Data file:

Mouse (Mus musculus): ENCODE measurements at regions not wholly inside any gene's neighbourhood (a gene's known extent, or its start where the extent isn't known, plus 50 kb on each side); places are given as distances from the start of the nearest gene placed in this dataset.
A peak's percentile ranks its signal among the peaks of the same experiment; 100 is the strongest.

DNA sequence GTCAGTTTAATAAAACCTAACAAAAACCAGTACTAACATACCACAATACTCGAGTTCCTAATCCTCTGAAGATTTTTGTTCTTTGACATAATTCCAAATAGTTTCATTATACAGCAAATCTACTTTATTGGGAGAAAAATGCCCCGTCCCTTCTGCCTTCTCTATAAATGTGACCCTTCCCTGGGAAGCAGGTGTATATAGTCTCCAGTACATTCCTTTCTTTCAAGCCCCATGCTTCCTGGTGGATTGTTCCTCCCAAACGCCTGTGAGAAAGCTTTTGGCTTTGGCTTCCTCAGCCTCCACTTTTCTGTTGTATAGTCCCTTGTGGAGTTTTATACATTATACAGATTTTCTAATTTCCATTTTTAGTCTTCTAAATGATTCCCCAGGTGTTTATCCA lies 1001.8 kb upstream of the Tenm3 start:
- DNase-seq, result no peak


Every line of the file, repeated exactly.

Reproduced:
Mouse (Mus musculus): ENCODE measurements at regions not wholly inside any gene's neighbourhood (a gene's known extent, or its start where the extent isn't known, plus 50 kb on each side); places are given as distances from the start of the nearest gene placed in this dataset.
A peak's percentile ranks its signal among the peaks of the same experiment; 100 is the strongest.

DNA sequence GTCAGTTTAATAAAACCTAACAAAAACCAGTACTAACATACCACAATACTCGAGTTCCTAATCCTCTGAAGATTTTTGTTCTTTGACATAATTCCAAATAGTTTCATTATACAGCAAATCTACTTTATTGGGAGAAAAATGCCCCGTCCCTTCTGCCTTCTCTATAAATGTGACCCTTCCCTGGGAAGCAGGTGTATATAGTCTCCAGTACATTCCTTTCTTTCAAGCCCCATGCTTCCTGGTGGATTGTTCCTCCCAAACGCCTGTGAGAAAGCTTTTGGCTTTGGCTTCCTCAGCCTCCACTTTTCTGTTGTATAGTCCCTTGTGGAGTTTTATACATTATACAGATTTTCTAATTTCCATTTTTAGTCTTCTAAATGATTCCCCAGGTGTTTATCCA lies 1001.8 kb upstream of the Tenm3 start:
- DNase-seq, result no peak